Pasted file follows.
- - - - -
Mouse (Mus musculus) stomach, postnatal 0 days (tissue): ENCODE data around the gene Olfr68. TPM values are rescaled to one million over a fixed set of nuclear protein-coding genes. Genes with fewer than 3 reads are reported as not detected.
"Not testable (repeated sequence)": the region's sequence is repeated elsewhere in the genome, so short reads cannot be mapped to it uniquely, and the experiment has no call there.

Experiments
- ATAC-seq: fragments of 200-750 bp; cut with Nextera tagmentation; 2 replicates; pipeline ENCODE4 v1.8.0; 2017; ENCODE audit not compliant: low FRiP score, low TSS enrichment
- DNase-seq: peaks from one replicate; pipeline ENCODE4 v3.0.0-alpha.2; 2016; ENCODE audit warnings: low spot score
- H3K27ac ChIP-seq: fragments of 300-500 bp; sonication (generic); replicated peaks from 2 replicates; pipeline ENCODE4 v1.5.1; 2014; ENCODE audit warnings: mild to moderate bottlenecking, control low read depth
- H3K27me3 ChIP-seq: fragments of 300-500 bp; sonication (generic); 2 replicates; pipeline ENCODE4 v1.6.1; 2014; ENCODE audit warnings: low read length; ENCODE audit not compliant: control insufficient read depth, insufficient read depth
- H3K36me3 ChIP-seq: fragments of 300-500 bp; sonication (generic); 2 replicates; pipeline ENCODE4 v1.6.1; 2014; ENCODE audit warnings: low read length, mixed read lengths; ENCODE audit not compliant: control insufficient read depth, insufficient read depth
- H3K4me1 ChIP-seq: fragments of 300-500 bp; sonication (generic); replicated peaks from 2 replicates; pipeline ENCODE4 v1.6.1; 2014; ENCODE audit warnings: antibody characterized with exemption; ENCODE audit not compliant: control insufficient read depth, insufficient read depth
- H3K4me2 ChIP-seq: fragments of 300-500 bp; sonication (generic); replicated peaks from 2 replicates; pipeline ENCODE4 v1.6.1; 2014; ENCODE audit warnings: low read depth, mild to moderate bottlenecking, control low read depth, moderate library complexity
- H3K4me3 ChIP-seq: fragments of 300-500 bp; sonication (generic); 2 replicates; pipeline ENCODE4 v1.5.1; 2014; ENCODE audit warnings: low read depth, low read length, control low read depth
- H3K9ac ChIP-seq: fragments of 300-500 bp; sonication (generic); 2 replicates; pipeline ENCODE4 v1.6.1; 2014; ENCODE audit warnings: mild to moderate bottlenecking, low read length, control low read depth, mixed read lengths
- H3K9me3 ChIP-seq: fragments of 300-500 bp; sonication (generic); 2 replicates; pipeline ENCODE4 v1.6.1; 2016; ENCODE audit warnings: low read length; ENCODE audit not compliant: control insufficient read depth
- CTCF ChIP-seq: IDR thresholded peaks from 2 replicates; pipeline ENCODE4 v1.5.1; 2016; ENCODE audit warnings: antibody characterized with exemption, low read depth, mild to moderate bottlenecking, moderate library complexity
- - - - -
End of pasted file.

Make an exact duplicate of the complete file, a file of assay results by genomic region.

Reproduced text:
Mouse (Mus musculus) stomach, postnatal 0 days (tissue): ENCODE data around the gene Olfr68. TPM values are rescaled to one million over a fixed set of nuclear protein-coding genes. Genes with fewer than 3 reads are reported as not detected.
"Not testable (repeated sequence)": the region's sequence is repeated elsewhere in the genome, so short reads cannot be mapped to it uniquely, and the experiment has no call there.

Experiments
- ATAC-seq: fragments of 200-750 bp; cut with Nextera tagmentation; 2 replicates; pipeline ENCODE4 v1.8.0; 2017; ENCODE audit not compliant: low FRiP score, low TSS enrichment
- DNase-seq: peaks from one replicate; pipeline ENCODE4 v3.0.0-alpha.2; 2016; ENCODE audit warnings: low spot score
- H3K27ac ChIP-seq: fragments of 300-500 bp; sonication (generic); replicated peaks from 2 replicates; pipeline ENCODE4 v1.5.1; 2014; ENCODE audit warnings: mild to moderate bottlenecking, control low read depth
- H3K27me3 ChIP-seq: fragments of 300-500 bp; sonication (generic); 2 replicates; pipeline ENCODE4 v1.6.1; 2014; ENCODE audit warnings: low read length; ENCODE audit not compliant: control insufficient read depth, insufficient read depth
- H3K36me3 ChIP-seq: fragments of 300-500 bp; sonication (generic); 2 replicates; pipeline ENCODE4 v1.6.1; 2014; ENCODE audit warnings: low read length, mixed read lengths; ENCODE audit not compliant: control insufficient read depth, insufficient read depth
- H3K4me1 ChIP-seq: fragments of 300-500 bp; sonication (generic); replicated peaks from 2 replicates; pipeline ENCODE4 v1.6.1; 2014; ENCODE audit warnings: antibody characterized with exemption; ENCODE audit not compliant: control insufficient read depth, insufficient read depth
- H3K4me2 ChIP-seq: fragments of 300-500 bp; sonication (generic); replicated peaks from 2 replicates; pipeline ENCODE4 v1.6.1; 2014; ENCODE audit warnings: low read depth, mild to moderate bottlenecking, control low read depth, moderate library complexity
- H3K4me3 ChIP-seq: fragments of 300-500 bp; sonication (generic); 2 replicates; pipeline ENCODE4 v1.5.1; 2014; ENCODE audit warnings: low read depth, low read length, control low read depth
- H3K9ac ChIP-seq: fragments of 300-500 bp; sonication (generic); 2 replicates; pipeline ENCODE4 v1.6.1; 2014; ENCODE audit warnings: mild to moderate bottlenecking, low read length, control low read depth, mixed read lengths
- H3K9me3 ChIP-seq: fragments of 300-500 bp; sonication (generic); 2 replicates; pipeline ENCODE4 v1.6.1; 2016; ENCODE audit warnings: low read length; ENCODE audit not compliant: control insufficient read depth
- CTCF ChIP-seq: IDR thresholded peaks from 2 replicates; pipeline ENCODE4 v1.5.1; 2016; ENCODE audit warnings: antibody characterized with exemption, low read depth, mild to moderate bottlenecking, moderate library complexity